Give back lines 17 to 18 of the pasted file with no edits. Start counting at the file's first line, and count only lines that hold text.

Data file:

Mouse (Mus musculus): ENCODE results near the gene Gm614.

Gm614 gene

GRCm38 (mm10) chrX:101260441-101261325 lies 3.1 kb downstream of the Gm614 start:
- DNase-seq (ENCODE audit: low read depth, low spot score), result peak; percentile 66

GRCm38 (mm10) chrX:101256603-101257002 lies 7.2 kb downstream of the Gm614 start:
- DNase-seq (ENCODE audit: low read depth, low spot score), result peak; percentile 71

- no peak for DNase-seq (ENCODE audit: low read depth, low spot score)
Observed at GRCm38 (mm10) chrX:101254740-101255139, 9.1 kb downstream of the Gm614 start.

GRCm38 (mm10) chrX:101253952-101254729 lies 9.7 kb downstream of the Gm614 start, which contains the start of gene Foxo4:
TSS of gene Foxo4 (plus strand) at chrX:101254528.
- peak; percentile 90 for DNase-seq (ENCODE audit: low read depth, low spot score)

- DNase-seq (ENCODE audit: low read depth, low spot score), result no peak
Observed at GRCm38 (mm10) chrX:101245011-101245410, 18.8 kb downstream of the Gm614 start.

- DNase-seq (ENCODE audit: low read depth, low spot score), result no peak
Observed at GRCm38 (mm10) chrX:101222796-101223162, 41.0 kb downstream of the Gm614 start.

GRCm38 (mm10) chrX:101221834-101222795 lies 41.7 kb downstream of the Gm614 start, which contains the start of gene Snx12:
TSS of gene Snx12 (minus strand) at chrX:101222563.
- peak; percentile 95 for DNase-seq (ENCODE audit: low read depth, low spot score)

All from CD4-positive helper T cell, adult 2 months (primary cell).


TSS of gene Snx12 (minus strand) at chrX:101222563.
- peak; percentile 95 for DNase-seq (ENCODE audit: low read depth, low spot score)